Former finance director Ryan unveiled as GAA's director-general
The GAA yesterday formally unveiled Tom Ryan as its next director-general to succeed Páraic Duffy, who is stepping down from the position at the end of the month after ten years. Ryan, an accountant, has been the GAA's director of finance for a decade, a relatively low-key figure most commonly seen when presenting the GAA's annual accounts.
Ryan beat off challenges from two other candidates who made the final shortlist after a series of interviews, including former GAA president Liam O'Neill and the 2010 Tipperary All-Ireland-winning hurling manager Liam Sheedy. All three had made it to a final interview, with O'Neill and Ryan having applied for the position when last advertised ten years ago.
A native of Carlow and married with a young family, Ryan is treasurer of the Faughs club in south Dublin. "I suppose some would call him conservative because he is an accountant," says one source who has worked with him on GAA committees. "But he is very much an ordinary, down-to-earth GAA guy. There are no airs and graces about him. He wouldn't push himself into the limelight. You could call him a safe pair of hands, though he might not like it put like that."
While Ryan is virtually unknown among the wider membership, he has proven popular around the counties in working with board representatives and on central committees. A source described him as "careful but prudent" and also "far-seeing" before explaining: "He wouldn't rush into decisions; he would look at the big picture, the long-term implications."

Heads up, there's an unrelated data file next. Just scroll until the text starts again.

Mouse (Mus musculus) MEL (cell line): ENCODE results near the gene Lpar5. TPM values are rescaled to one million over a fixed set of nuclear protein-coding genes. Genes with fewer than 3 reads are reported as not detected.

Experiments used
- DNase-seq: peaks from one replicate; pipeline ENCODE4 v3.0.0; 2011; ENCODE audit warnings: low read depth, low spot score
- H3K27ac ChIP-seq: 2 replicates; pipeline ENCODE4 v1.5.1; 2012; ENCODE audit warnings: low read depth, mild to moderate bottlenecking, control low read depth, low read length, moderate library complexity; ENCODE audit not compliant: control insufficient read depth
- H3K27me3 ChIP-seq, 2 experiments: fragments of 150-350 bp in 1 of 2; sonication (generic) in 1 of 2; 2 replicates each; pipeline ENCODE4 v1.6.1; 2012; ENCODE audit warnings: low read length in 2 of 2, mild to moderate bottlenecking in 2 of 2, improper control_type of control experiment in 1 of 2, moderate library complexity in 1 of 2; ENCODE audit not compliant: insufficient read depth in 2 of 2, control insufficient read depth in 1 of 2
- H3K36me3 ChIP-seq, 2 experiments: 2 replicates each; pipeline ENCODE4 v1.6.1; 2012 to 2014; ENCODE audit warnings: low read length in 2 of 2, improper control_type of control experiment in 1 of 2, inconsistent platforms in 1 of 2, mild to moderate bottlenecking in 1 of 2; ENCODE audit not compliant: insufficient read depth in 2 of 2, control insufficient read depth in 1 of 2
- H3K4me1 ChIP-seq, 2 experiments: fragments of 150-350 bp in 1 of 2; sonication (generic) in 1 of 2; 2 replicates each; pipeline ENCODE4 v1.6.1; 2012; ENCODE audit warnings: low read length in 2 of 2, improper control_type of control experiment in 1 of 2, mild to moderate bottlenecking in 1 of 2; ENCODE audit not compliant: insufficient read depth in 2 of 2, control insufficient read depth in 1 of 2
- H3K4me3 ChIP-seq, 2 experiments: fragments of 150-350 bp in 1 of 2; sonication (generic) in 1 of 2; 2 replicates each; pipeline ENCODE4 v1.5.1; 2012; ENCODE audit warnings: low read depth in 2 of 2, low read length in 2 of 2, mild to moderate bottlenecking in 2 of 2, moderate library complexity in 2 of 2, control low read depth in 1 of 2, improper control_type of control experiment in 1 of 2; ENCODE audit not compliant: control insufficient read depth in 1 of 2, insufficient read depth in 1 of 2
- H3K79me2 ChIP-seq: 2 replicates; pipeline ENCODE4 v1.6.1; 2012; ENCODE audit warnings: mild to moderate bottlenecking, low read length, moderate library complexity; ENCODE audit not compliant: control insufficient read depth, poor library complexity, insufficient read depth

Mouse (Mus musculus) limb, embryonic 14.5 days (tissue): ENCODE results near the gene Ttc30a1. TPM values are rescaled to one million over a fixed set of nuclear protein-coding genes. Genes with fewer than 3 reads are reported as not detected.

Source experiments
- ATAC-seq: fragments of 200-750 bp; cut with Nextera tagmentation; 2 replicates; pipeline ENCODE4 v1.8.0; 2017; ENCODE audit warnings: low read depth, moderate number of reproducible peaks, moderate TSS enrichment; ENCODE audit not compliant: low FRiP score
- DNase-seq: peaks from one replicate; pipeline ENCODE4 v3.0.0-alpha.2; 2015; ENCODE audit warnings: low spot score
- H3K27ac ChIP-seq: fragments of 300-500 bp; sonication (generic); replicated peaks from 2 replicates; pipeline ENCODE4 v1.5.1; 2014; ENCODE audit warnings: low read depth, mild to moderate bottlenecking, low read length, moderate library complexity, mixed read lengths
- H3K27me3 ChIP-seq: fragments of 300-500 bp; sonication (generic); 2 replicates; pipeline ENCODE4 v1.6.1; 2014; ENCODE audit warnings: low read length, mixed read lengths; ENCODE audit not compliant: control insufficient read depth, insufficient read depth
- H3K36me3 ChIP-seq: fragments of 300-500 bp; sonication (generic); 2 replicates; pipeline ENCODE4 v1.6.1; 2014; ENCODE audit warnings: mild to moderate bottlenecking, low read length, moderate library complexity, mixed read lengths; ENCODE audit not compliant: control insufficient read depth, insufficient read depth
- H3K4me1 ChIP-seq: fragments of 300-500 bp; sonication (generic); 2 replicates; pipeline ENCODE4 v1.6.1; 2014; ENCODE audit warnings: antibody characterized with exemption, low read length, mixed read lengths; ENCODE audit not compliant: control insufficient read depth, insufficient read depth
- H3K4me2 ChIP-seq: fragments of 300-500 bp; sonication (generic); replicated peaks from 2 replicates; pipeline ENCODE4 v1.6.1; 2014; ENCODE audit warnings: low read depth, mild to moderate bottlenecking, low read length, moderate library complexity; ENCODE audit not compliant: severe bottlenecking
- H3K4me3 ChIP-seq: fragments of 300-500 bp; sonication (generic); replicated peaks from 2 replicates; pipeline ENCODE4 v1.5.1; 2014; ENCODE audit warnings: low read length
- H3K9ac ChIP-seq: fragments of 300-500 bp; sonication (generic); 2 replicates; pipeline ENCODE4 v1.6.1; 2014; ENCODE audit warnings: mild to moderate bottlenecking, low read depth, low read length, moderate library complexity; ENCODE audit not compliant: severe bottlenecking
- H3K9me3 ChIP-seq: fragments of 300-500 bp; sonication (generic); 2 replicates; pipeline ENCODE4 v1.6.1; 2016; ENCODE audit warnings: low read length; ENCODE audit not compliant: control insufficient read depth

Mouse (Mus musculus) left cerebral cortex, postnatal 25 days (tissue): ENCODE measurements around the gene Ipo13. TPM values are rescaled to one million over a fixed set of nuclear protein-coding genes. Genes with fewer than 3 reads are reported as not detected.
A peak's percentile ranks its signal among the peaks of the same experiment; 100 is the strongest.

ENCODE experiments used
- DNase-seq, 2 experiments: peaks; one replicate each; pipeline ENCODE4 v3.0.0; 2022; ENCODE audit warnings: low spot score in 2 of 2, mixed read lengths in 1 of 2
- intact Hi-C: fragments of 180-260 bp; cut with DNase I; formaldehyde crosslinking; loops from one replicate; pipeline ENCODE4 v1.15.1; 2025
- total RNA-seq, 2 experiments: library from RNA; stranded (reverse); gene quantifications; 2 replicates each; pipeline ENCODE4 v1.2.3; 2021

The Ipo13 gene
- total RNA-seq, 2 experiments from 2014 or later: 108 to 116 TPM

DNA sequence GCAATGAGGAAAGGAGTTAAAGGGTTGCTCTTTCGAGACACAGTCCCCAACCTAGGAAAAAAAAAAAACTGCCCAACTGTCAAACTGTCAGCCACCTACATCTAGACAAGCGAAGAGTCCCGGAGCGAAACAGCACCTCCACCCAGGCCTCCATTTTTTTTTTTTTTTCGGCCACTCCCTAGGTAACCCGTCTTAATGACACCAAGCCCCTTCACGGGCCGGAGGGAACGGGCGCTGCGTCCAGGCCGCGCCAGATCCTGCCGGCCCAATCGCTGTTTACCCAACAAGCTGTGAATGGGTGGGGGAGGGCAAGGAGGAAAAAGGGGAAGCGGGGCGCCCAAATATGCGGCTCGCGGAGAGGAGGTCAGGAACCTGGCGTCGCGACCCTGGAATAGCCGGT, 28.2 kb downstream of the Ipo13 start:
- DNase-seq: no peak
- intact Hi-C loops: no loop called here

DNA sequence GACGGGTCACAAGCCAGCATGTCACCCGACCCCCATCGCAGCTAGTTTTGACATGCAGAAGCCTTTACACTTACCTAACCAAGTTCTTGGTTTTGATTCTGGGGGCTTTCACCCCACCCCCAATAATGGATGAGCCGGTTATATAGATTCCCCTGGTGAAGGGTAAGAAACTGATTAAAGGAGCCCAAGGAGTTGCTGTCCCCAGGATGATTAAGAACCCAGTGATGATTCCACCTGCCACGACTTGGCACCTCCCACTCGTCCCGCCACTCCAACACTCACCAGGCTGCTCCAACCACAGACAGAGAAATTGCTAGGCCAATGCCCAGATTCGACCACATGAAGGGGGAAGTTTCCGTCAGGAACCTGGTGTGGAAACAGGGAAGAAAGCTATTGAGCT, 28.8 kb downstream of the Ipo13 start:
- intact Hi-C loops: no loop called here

Duffy came to the position with a higher national profile, but Ryan's strategic link to finance offered him a strong selling point with the GAA now a massive money-spinning organisation that recycles most of its profits into key development areas.
"It gives him a huge advantage because he has his finger on the pulse in terms of finance," says a source. "Immediately, if anything is proposed he will see the financial implications of it. If he comes up with initiatives he will know instinctively if they are financially viable."
Former GAA President Seán Kelly said: "I think in some respects the fact that he came in and was unknown to the vast majority of people is a good indication that the GAA is open to everybody and they can progress by working hard and showing their qualities. He has done a very good job in terms of managing the finances and presenting them to Congress in a very practical and understanding way.
"There is always a danger in an Association like the GAA that you will get a big ego as ard stiúrthóir. You don't want a situation where the CEO is the big chief and the president is almost unknown. I think Tom will be less forceful perhaps at Congress than Páraic. When he saw something was needed he took the mic; Liam Mulvihill never did that. Maybe Tom will too, in a gentle way."
Ryan worked closely with clubs and counties who encountered financial hardship after the collapse of the Celtic Tiger, with some clubs left carrying millions of euro in debt. The sensitive and discreet manner in which he dealt with those issues at the time was highly admired from within the organisation.
"I don't think he will be as outspoken as Páraic, putting himself forward as much," says a source. "He will be much more reserved. More deliberate. He is a very able individual when he speaks, most of the time in relation to finance. He always has his facts right. He is very clear."
Two years ago, Ryan responded to criticism of a heavy funding imbalance favouring Dublin, where almost 50 per cent of all development funding was being directed. "It's a tricky one and it's one that I don't mind admitting," he said. "The short answer is 'no'; it won't persist over the course of the next few years. There's not going to be a revolutionary change to it. We'll change it in evolutionary terms rather than in one fell swoop."
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